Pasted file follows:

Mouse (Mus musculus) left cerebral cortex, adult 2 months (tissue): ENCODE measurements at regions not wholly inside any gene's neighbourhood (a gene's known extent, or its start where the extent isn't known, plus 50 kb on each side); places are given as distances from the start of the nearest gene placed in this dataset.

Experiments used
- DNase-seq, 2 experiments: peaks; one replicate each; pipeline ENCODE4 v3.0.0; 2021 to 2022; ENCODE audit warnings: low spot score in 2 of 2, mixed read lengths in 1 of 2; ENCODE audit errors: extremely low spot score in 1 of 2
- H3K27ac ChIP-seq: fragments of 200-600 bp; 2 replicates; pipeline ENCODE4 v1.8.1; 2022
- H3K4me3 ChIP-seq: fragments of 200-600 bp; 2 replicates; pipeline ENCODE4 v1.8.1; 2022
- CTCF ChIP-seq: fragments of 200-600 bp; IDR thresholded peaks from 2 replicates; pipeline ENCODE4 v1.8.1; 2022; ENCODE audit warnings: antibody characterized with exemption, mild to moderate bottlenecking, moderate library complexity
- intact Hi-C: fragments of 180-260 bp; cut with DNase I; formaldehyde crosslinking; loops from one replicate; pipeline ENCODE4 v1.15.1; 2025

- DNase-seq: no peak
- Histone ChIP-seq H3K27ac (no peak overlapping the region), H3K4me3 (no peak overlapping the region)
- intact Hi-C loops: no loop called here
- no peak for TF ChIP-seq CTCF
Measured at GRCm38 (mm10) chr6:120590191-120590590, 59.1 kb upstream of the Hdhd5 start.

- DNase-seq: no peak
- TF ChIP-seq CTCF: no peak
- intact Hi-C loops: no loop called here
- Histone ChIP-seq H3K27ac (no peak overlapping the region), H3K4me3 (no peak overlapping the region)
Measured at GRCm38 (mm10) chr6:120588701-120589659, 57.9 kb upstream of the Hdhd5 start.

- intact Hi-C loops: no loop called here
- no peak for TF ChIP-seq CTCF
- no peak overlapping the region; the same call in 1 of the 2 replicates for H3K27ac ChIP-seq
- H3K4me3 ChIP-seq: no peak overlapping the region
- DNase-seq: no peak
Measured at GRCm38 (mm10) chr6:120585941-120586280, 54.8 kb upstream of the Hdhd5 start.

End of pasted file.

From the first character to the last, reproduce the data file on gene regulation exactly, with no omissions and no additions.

Mouse (Mus musculus) left cerebral cortex, adult 2 months (tissue): ENCODE measurements at regions not wholly inside any gene's neighbourhood (a gene's known extent, or its start where the extent isn't known, plus 50 kb on each side); places are given as distances from the start of the nearest gene placed in this dataset.

Experiments used
- DNase-seq, 2 experiments: peaks; one replicate each; pipeline ENCODE4 v3.0.0; 2021 to 2022; ENCODE audit warnings: low spot score in 2 of 2, mixed read lengths in 1 of 2; ENCODE audit errors: extremely low spot score in 1 of 2
- H3K27ac ChIP-seq: fragments of 200-600 bp; 2 replicates; pipeline ENCODE4 v1.8.1; 2022
- H3K4me3 ChIP-seq: fragments of 200-600 bp; 2 replicates; pipeline ENCODE4 v1.8.1; 2022
- CTCF ChIP-seq: fragments of 200-600 bp; IDR thresholded peaks from 2 replicates; pipeline ENCODE4 v1.8.1; 2022; ENCODE audit warnings: antibody characterized with exemption, mild to moderate bottlenecking, moderate library complexity
- intact Hi-C: fragments of 180-260 bp; cut with DNase I; formaldehyde crosslinking; loops from one replicate; pipeline ENCODE4 v1.15.1; 2025

- DNase-seq: no peak
- Histone ChIP-seq H3K27ac (no peak overlapping the region), H3K4me3 (no peak overlapping the region)
- intact Hi-C loops: no loop called here
- no peak for TF ChIP-seq CTCF
Measured at GRCm38 (mm10) chr6:120590191-120590590, 59.1 kb upstream of the Hdhd5 start.

- DNase-seq: no peak
- TF ChIP-seq CTCF: no peak
- intact Hi-C loops: no loop called here
- Histone ChIP-seq H3K27ac (no peak overlapping the region), H3K4me3 (no peak overlapping the region)
Measured at GRCm38 (mm10) chr6:120588701-120589659, 57.9 kb upstream of the Hdhd5 start.

- intact Hi-C loops: no loop called here
- no peak for TF ChIP-seq CTCF
- no peak overlapping the region; the same call in 1 of the 2 replicates for H3K27ac ChIP-seq
- H3K4me3 ChIP-seq: no peak overlapping the region
- DNase-seq: no peak
Measured at GRCm38 (mm10) chr6:120585941-120586280, 54.8 kb upstream of the Hdhd5 start.